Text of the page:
23. I am building a carriage house on coast of NH. I am using Yellow Alaskan Cedar for the siding. Two questions:
    > not white cedar, but it seems the same. OK to use ECO Wood Treatment?
    > how long do I have to wait to apply the stain? Again this is shingle siding.
    Thanks

    Reply
    • How long to wait? Hmm. You better ask the seller of the cedar. COuld be a year, could be no time.
      My main point is this: why stain cedar. It looks great, lasts forever and weathers to a nice gray on it’s own.
      Maybe you want a color? Yes, that is a good reason, but color fades and will need re-applying.
      The Eco Stain will certainly not hurt your wood, and may be a help when it comes to rot and bugs, but does cedar rot? I don’t think so.
      I’d put up the shingles and have a beer.
      Good luck.
      B

      Reply
  24. hey brad, my product (silvery patina) is here and i’m getting ready to do my thing. how soon after application can water (rain, etc) get on the wood without harm?

    Reply
  25. HI Brad – we have a large deck that was previously stained (6 years ago) with a Sherwin Williams product.It is time to restain as the wood is starting to look extremely dry and has started to crack and peel in this Florida heat. I know you said that the ECO product is out because of the previous stain, but do you have any recommendations on other products?

    Also, I have had the deck pressure washed, will I also have to completely sand it as well? I’ve hand sanded the areas where I see the peeling.

    Reply
    • Seems like you are all set to just re-stain. You did not say it now has solid, or semi-transparent etc… My advice is always go with the lowest maintenance product, but one with some protection. Opaque stain is paint and needs scraping. Yuck. Go light then next time just wash, let dry and retreat.
      I think you are on the right track.
      Good luck,
      B

      Reply
  26. Thank you for the reply. The previous stain was a semi-transparent. Is there a product that you would recommend other than Sherwin Williams?

    Reply
  27. I have a dog who tracks red clay and mud after it rains so I’m looking for something that I can spray with the hose and mop clean so she doesn’t keep retracking dried or otherwise wet dirt inside and also keep the deck clean. I was going to paint before I saw your site. My deck is old and there are definite cracks, grooves, etc. It was sealed with a clear sealer some 8 years ago. I have pressure washed it and trying to find something that I can glide a mop or spray hose down to clean. Will your ECO treatment allow that and if not what do you suggest?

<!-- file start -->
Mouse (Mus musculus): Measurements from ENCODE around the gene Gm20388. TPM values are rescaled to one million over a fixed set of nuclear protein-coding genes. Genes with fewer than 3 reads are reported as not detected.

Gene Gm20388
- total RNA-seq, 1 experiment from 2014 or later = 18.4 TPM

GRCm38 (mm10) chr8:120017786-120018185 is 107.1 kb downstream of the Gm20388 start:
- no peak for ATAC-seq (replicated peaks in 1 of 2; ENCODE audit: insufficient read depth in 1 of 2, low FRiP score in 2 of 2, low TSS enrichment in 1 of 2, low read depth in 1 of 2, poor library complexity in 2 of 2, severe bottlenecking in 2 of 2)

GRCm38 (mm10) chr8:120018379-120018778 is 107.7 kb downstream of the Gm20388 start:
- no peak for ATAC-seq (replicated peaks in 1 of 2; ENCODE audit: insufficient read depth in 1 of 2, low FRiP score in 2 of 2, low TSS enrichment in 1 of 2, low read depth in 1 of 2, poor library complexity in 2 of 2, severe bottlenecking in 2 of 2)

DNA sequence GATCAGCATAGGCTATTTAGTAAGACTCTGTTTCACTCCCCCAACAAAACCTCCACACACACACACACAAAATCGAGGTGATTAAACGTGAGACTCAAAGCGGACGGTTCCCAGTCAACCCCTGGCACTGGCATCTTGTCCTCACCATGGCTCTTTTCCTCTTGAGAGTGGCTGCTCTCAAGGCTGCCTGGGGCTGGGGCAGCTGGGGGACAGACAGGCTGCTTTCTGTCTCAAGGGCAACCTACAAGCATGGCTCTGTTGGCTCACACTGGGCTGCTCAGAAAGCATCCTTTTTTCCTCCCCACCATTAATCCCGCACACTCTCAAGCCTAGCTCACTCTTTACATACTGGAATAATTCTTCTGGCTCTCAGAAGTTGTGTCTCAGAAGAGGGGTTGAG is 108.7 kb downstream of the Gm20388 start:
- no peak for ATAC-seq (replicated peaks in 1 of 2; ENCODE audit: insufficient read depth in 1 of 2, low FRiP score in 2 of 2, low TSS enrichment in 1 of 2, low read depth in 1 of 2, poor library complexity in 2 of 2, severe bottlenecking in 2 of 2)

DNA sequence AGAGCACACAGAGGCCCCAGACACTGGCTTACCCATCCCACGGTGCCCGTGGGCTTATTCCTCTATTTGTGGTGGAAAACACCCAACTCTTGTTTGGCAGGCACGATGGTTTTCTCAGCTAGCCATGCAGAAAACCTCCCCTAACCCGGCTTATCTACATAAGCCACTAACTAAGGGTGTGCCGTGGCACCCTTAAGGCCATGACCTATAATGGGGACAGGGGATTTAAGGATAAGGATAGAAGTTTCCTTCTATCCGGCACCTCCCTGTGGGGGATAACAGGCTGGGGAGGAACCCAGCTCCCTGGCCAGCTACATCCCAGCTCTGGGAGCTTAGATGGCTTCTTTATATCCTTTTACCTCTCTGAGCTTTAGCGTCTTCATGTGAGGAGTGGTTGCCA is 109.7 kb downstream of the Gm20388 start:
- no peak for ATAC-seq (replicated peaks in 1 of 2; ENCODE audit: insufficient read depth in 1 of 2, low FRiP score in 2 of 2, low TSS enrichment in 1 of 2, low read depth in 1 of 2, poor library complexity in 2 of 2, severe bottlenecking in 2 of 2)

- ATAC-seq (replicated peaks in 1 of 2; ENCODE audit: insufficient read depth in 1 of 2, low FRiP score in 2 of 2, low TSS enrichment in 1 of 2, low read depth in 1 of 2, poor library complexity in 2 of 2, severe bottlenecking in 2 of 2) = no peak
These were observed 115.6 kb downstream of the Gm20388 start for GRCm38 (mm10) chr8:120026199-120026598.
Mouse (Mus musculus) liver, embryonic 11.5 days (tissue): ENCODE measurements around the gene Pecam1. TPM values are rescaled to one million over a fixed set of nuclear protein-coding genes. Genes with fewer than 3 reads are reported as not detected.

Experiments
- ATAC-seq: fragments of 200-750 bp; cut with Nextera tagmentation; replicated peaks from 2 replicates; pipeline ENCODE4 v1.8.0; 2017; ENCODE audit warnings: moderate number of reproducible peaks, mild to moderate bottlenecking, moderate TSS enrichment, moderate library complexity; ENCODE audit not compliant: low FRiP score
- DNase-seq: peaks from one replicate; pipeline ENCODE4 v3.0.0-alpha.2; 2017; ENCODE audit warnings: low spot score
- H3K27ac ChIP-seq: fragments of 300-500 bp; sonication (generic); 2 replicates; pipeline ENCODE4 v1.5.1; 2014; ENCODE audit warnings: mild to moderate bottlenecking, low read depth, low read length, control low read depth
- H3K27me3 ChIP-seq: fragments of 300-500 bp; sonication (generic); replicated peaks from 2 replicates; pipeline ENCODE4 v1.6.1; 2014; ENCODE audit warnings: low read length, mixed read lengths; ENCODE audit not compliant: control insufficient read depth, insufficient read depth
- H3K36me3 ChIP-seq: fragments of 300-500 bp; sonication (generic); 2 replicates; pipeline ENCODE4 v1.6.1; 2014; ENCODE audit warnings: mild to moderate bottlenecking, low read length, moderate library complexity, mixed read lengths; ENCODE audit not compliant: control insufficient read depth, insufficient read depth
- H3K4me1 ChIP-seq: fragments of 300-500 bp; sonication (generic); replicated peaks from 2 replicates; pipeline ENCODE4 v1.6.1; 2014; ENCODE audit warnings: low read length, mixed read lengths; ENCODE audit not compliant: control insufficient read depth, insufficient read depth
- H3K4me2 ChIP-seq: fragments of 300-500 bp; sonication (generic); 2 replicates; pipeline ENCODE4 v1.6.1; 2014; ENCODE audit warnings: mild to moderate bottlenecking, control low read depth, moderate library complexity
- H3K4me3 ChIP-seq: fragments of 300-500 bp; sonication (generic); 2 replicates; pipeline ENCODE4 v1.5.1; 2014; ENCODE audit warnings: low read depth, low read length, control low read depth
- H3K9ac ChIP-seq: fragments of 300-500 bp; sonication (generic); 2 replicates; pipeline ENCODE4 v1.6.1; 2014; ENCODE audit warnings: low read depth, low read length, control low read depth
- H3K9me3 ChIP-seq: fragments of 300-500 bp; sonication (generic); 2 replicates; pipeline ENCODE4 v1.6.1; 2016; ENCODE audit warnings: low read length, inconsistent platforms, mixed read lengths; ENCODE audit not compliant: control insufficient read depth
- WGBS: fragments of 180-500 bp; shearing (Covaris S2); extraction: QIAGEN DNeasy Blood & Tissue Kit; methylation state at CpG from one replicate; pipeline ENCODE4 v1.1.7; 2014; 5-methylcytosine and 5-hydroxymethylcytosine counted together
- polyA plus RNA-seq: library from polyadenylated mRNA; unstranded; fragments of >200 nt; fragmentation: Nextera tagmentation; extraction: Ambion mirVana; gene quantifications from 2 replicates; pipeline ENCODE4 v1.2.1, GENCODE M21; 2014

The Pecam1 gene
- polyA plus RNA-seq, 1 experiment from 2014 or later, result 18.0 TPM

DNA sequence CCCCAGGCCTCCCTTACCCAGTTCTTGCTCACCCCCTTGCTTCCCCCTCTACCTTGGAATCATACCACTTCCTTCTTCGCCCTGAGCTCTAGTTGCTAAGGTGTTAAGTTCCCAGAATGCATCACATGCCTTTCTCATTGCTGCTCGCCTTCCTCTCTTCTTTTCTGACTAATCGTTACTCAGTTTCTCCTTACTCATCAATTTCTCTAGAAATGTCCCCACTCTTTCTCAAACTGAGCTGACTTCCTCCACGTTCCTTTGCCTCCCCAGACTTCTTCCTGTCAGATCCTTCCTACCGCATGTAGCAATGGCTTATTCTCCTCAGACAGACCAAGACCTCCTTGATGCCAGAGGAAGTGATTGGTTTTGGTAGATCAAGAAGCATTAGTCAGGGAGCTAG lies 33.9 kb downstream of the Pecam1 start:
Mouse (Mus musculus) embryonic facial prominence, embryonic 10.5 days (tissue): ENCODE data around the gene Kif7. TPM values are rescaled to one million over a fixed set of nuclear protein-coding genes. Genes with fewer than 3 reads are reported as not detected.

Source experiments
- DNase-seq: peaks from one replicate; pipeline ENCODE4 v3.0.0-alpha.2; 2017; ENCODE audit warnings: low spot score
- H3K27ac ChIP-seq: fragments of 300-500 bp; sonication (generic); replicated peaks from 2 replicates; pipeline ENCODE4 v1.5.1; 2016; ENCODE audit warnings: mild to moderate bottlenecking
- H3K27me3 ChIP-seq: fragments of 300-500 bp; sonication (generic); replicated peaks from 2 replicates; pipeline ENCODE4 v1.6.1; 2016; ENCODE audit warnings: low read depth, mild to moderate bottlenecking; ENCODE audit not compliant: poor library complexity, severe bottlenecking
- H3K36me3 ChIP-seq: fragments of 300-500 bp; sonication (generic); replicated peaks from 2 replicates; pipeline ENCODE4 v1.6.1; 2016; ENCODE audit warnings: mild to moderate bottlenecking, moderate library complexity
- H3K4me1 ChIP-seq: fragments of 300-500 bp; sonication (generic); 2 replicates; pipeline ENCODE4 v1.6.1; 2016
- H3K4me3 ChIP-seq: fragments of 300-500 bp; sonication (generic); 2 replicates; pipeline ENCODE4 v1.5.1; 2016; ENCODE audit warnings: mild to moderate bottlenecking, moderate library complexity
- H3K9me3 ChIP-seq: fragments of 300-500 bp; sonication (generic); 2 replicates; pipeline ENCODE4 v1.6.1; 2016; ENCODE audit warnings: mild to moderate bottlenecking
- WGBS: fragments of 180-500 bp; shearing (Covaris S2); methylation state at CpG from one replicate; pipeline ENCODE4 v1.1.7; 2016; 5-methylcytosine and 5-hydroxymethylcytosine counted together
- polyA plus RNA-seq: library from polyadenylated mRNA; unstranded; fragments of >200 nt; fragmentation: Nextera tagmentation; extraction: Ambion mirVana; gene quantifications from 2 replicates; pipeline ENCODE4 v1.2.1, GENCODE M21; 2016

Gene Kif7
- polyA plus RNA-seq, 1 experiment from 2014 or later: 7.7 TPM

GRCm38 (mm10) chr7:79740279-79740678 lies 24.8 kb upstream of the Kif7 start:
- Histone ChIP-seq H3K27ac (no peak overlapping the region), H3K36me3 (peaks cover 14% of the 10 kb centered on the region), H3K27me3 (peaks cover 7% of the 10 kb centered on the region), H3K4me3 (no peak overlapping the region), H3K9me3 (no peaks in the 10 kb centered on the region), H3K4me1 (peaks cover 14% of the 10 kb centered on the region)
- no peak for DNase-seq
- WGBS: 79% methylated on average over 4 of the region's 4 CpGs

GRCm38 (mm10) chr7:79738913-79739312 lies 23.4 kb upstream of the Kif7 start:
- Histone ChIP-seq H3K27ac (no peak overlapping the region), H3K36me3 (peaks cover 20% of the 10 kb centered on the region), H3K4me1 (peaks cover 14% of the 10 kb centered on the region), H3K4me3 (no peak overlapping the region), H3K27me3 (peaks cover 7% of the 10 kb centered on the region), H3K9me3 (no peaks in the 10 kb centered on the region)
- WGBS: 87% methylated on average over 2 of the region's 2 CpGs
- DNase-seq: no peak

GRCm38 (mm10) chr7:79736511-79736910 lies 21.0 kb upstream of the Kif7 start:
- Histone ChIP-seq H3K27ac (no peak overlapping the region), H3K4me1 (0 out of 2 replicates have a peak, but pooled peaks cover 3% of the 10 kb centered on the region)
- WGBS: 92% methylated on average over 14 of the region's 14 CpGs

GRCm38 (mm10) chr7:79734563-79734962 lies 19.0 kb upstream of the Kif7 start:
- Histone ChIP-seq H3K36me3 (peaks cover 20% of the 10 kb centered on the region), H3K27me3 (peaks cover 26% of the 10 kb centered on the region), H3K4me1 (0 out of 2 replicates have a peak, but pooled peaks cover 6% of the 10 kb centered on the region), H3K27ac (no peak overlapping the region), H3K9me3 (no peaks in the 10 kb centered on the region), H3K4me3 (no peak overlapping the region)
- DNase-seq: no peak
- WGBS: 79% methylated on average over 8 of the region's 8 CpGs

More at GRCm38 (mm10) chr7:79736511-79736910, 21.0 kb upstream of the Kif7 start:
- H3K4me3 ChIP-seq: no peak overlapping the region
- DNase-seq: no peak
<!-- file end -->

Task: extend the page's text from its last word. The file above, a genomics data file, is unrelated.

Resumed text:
Reply
    • No. I think paint would be the best but clay will stick to that too.. Perhaps terra cotta color paint? Stain?
      Going to be hard to clean in any case.
      I’d say live with it.
      Good luck,
      B

      Reply
  28. Hi Brad,

    Thanks so much for this site and your very valuable advice! I’ve been researching eco wood treatment like mad since finding your review. I’m very interested in getting the brown version but worry that this product doesn’t prevent water damage. They clearly state it provides UV and white rot fungi protection, but nothing about water. Does this stuff just cause a chemical reaction with iron salt or does it actually encapsulate the wood at all? I thought it might be silica based since you got that buildup on the window, but I confirmed that it is not. Wonder if they put some borate in there.

    Anyway I bought a home that has an 8 year old ptp deck with the older (I think) Cabot’s Timber Oil in brown. Think they over applied it or switched to the newer formula (but only left the older can behind). It’s starting to peel pretty badly like an acrylic solid stain now, so I’m going to spray it with a borax/water mix (and let it dry) to kill off the algae etc. Then going try to carefully power wash it off, followed by an oxiclean soak to brighten it up and lower the PH. After I stain it with the eco I plan on using the borax spay 2x a year to inhibit insects and mold. Also will freshen the brown eco as it fades. Trying to stay as eco friendly as possible.

    Do you think this is a good plan and more importantly, do you feel that the eco treatment is going to protect as well as putting on a more traditional stain? I don’t care about water beading, I just don’t want moisture to cause premature failure. Not sure what was used to pressure treat it, but I know it couldn’t have been arsenic… so it probably won’t hold up as well as yours. It gets partial sun in New England.

    Thanks again kind sir!

    Reply
    • You have done your research. It certainly does not encapsulate at all.
      It’s an excellent plan. I think it protects from what it claims, but I only put it on my own deck about 3 or 4 years ago. It’s an old deck.
      This does not bead up water even in the beginning. It’s just a preservative.
      B

      Reply
  29. Love your website and I am going to buy the Eco wood treatment, I redid my deck with Pressure treated pine wood, my question. I have some wood stamps, meaning the brand of the company stamping on the wood, I have to sand off. When I am done sanding will the Eco still be good to spray on? Will it change the wood chemistry of unsanded vs sanded? We have a blue house and the silver/grey will look great.

    Reply
    • Yes, you can buzz them right off, and apply the stain. Absolutely the same penetration as far as the stain…. But whatever pressure-treatment solution was in the wood from the factory will be gone.

      Reply